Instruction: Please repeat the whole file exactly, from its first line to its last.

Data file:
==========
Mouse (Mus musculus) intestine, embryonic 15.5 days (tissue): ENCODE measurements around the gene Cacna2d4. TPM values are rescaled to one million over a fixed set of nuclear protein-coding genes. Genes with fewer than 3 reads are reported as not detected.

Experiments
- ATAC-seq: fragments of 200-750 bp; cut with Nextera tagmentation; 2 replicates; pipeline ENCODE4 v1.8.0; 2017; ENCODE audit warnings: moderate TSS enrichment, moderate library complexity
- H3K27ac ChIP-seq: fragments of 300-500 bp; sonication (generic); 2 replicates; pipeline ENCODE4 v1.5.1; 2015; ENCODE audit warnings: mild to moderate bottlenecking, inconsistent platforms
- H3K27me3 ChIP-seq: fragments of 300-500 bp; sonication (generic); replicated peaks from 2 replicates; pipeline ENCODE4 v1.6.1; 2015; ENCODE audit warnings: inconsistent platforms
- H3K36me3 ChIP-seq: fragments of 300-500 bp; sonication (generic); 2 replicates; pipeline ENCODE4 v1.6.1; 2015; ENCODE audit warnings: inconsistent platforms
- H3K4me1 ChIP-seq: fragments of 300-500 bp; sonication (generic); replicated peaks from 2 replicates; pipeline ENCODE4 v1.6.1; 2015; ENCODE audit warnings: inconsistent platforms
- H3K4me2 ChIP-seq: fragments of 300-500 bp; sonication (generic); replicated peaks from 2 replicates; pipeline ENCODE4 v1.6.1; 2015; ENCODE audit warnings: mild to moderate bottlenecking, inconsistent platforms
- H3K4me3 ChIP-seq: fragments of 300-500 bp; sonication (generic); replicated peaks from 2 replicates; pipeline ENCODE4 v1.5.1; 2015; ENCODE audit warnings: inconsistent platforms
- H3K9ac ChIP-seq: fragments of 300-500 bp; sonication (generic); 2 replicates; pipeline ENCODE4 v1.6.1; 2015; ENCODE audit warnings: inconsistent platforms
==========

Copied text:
Mouse (Mus musculus) intestine, embryonic 15.5 days (tissue): ENCODE measurements around the gene Cacna2d4. TPM values are rescaled to one million over a fixed set of nuclear protein-coding genes. Genes with fewer than 3 reads are reported as not detected.

Experiments
- ATAC-seq: fragments of 200-750 bp; cut with Nextera tagmentation; 2 replicates; pipeline ENCODE4 v1.8.0; 2017; ENCODE audit warnings: moderate TSS enrichment, moderate library complexity
- H3K27ac ChIP-seq: fragments of 300-500 bp; sonication (generic); 2 replicates; pipeline ENCODE4 v1.5.1; 2015; ENCODE audit warnings: mild to moderate bottlenecking, inconsistent platforms
- H3K27me3 ChIP-seq: fragments of 300-500 bp; sonication (generic); replicated peaks from 2 replicates; pipeline ENCODE4 v1.6.1; 2015; ENCODE audit warnings: inconsistent platforms
- H3K36me3 ChIP-seq: fragments of 300-500 bp; sonication (generic); 2 replicates; pipeline ENCODE4 v1.6.1; 2015; ENCODE audit warnings: inconsistent platforms
- H3K4me1 ChIP-seq: fragments of 300-500 bp; sonication (generic); replicated peaks from 2 replicates; pipeline ENCODE4 v1.6.1; 2015; ENCODE audit warnings: inconsistent platforms
- H3K4me2 ChIP-seq: fragments of 300-500 bp; sonication (generic); replicated peaks from 2 replicates; pipeline ENCODE4 v1.6.1; 2015; ENCODE audit warnings: mild to moderate bottlenecking, inconsistent platforms
- H3K4me3 ChIP-seq: fragments of 300-500 bp; sonication (generic); replicated peaks from 2 replicates; pipeline ENCODE4 v1.5.1; 2015; ENCODE audit warnings: inconsistent platforms
- H3K9ac ChIP-seq: fragments of 300-500 bp; sonication (generic); 2 replicates; pipeline ENCODE4 v1.6.1; 2015; ENCODE audit warnings: inconsistent platforms